Date of Graduation
College of Education and Human Services
Learning Sciences and Human Development
Joy Faini Saab.
This study defines the components of a middle school history curriculum based on a theory of learning consistent with the use of cognitive tools and the tenets of constructivism. Utilizing a comparative analysis of learning theories encompassing developmental and constructivist beliefs and their influence on appropriate instructional design, the research addresses the necessary pairing of instructional planning and learning theory. Additionally, an examination of linguistic tools and their relationship to cultural development and distinctive kinds of comprehension, as well as specifics of the various learning stages, preferences, and skills are used to provide a rationale. This analysis is employed in the development of a middle school history/social studies curriculum premised upon the ideology that students employ intellectual tools at different stages of maturation that support specific types of understanding. The resulting instructional design for students, grade six through eight, contains the fundamental elements of constructivism, how these elements manifest themselves in a curriculum, appropriate activities, projects, and methods for evaluation. The study concludes in a discussion concerning the implications of coupling constructivist theory with linguistic strengths, and the impact this union has on curriculum design.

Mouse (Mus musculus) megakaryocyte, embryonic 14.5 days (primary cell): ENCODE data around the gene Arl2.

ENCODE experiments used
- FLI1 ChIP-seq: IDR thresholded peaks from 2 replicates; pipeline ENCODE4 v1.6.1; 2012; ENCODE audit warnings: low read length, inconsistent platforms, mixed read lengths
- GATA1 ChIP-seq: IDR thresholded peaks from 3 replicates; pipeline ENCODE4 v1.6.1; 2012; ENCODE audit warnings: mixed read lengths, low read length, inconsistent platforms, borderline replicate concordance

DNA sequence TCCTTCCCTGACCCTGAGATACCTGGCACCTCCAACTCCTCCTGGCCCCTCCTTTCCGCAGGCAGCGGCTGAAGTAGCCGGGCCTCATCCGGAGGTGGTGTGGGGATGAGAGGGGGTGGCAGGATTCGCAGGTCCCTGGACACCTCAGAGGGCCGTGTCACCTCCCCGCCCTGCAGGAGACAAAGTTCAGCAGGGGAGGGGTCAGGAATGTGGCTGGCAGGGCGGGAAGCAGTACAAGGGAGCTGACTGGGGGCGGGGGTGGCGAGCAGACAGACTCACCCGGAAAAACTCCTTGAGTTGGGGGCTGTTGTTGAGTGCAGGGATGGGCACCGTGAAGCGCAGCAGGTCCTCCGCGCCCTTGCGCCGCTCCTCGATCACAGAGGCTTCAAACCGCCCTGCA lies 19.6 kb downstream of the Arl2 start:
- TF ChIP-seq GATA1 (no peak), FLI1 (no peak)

Paparozzi, Christina, "Implementing constructivism in the middle school classroom" (1998). Graduate Theses, Dissertations, and Problem Reports. 3121.